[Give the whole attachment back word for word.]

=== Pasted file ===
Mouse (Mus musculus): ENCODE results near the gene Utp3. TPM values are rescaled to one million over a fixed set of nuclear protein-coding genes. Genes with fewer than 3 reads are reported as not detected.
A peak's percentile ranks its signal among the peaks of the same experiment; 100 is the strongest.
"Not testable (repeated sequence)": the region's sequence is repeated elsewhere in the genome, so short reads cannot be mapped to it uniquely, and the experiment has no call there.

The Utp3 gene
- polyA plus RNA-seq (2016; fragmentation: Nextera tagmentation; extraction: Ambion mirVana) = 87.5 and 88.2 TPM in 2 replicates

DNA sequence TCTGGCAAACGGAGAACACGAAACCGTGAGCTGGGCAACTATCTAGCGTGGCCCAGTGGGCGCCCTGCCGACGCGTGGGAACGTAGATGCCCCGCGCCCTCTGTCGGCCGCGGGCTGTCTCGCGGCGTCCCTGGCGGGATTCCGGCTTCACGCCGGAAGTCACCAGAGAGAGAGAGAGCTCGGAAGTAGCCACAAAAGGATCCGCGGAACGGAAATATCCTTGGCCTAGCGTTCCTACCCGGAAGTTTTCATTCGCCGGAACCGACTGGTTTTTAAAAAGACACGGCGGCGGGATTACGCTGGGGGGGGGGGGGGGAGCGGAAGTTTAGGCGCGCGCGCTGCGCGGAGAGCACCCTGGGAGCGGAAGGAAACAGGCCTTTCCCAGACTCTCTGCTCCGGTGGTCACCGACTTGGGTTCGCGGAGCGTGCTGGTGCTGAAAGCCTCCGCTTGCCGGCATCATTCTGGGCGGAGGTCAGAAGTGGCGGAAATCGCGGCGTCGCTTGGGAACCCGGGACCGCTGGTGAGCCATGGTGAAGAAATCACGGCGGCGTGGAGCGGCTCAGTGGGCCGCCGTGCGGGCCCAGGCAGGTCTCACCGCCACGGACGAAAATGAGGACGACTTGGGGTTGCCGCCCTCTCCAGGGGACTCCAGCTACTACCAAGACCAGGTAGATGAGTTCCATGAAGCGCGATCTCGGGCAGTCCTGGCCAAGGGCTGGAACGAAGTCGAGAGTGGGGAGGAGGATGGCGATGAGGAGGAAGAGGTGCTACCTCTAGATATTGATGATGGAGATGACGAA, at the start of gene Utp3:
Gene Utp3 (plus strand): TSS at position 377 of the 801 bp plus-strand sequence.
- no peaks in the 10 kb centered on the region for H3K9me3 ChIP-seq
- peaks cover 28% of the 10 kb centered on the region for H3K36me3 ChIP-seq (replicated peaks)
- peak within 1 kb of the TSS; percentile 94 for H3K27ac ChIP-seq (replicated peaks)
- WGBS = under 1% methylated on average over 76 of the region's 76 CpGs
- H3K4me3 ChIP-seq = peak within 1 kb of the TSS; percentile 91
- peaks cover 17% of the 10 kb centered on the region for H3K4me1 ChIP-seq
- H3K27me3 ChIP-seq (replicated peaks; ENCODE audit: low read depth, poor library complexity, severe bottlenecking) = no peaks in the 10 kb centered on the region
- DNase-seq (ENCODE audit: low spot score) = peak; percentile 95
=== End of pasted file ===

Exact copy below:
Mouse (Mus musculus): ENCODE results near the gene Utp3. TPM values are rescaled to one million over a fixed set of nuclear protein-coding genes. Genes with fewer than 3 reads are reported as not detected.
A peak's percentile ranks its signal among the peaks of the same experiment; 100 is the strongest.
"Not testable (repeated sequence)": the region's sequence is repeated elsewhere in the genome, so short reads cannot be mapped to it uniquely, and the experiment has no call there.

The Utp3 gene
- polyA plus RNA-seq (2016; fragmentation: Nextera tagmentation; extraction: Ambion mirVana) = 87.5 and 88.2 TPM in 2 replicates

DNA sequence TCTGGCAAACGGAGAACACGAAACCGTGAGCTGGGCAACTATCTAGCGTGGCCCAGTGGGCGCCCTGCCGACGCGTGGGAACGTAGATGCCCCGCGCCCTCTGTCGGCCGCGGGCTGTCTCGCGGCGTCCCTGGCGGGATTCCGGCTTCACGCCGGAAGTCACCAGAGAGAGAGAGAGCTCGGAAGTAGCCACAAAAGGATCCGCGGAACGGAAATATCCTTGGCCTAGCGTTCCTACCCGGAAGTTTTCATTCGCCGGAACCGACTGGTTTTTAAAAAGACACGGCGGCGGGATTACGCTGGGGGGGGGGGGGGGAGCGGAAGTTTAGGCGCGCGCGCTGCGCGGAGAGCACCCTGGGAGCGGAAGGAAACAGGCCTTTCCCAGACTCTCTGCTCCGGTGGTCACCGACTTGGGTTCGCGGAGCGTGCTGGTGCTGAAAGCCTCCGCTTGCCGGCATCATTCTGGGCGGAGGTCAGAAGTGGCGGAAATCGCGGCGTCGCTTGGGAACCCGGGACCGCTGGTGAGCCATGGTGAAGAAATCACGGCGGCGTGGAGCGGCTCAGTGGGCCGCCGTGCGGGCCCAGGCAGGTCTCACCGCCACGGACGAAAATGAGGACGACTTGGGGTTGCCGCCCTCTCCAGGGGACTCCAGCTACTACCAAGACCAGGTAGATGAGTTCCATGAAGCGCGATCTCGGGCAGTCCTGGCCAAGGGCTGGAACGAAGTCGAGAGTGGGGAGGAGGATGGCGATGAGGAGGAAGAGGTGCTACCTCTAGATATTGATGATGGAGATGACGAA, at the start of gene Utp3:
Gene Utp3 (plus strand): TSS at position 377 of the 801 bp plus-strand sequence.
- no peaks in the 10 kb centered on the region for H3K9me3 ChIP-seq
- peaks cover 28% of the 10 kb centered on the region for H3K36me3 ChIP-seq (replicated peaks)
- peak within 1 kb of the TSS; percentile 94 for H3K27ac ChIP-seq (replicated peaks)
- WGBS = under 1% methylated on average over 76 of the region's 76 CpGs
- H3K4me3 ChIP-seq = peak within 1 kb of the TSS; percentile 91
- peaks cover 17% of the 10 kb centered on the region for H3K4me1 ChIP-seq
- H3K27me3 ChIP-seq (replicated peaks; ENCODE audit: low read depth, poor library complexity, severe bottlenecking) = no peaks in the 10 kb centered on the region
- DNase-seq (ENCODE audit: low spot score) = peak; percentile 95